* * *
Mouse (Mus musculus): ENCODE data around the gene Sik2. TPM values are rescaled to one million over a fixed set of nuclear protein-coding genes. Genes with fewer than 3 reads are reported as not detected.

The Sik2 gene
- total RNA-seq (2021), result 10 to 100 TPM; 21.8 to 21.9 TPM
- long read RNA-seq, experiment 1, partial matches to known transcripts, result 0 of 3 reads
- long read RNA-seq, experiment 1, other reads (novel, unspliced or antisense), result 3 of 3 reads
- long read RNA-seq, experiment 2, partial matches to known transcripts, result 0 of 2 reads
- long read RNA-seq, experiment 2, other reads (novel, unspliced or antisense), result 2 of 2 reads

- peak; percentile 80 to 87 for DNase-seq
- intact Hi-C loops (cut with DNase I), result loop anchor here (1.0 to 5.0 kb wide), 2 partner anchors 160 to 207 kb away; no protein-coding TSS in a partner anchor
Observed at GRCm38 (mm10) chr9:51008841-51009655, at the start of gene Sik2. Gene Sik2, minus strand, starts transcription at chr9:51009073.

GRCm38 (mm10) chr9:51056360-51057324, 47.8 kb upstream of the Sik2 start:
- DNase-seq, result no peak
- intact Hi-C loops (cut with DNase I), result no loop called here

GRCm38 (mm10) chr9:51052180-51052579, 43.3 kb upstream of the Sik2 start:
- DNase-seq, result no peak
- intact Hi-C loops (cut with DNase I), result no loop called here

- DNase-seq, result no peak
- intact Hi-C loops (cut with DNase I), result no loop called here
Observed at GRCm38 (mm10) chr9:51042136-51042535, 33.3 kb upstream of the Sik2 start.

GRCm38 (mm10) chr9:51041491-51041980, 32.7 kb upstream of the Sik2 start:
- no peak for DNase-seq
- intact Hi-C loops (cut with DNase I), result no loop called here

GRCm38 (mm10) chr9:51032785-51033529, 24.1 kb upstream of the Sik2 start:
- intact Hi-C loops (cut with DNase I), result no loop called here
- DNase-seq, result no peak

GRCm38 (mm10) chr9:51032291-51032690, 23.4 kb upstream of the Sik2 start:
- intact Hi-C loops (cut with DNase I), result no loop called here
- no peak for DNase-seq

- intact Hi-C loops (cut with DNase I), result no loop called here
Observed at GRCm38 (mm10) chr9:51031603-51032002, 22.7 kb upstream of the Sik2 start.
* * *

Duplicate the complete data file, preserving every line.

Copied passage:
Mouse (Mus musculus): ENCODE data around the gene Sik2. TPM values are rescaled to one million over a fixed set of nuclear protein-coding genes. Genes with fewer than 3 reads are reported as not detected.

The Sik2 gene
- total RNA-seq (2021), result 10 to 100 TPM; 21.8 to 21.9 TPM
- long read RNA-seq, experiment 1, partial matches to known transcripts, result 0 of 3 reads
- long read RNA-seq, experiment 1, other reads (novel, unspliced or antisense), result 3 of 3 reads
- long read RNA-seq, experiment 2, partial matches to known transcripts, result 0 of 2 reads
- long read RNA-seq, experiment 2, other reads (novel, unspliced or antisense), result 2 of 2 reads

- peak; percentile 80 to 87 for DNase-seq
- intact Hi-C loops (cut with DNase I), result loop anchor here (1.0 to 5.0 kb wide), 2 partner anchors 160 to 207 kb away; no protein-coding TSS in a partner anchor
Observed at GRCm38 (mm10) chr9:51008841-51009655, at the start of gene Sik2. Gene Sik2, minus strand, starts transcription at chr9:51009073.

GRCm38 (mm10) chr9:51056360-51057324, 47.8 kb upstream of the Sik2 start:
- DNase-seq, result no peak
- intact Hi-C loops (cut with DNase I), result no loop called here

GRCm38 (mm10) chr9:51052180-51052579, 43.3 kb upstream of the Sik2 start:
- DNase-seq, result no peak
- intact Hi-C loops (cut with DNase I), result no loop called here

- DNase-seq, result no peak
- intact Hi-C loops (cut with DNase I), result no loop called here
Observed at GRCm38 (mm10) chr9:51042136-51042535, 33.3 kb upstream of the Sik2 start.

GRCm38 (mm10) chr9:51041491-51041980, 32.7 kb upstream of the Sik2 start:
- no peak for DNase-seq
- intact Hi-C loops (cut with DNase I), result no loop called here

GRCm38 (mm10) chr9:51032785-51033529, 24.1 kb upstream of the Sik2 start:
- intact Hi-C loops (cut with DNase I), result no loop called here
- DNase-seq, result no peak

GRCm38 (mm10) chr9:51032291-51032690, 23.4 kb upstream of the Sik2 start:
- intact Hi-C loops (cut with DNase I), result no loop called here
- no peak for DNase-seq

- intact Hi-C loops (cut with DNase I), result no loop called here
Observed at GRCm38 (mm10) chr9:51031603-51032002, 22.7 kb upstream of the Sik2 start.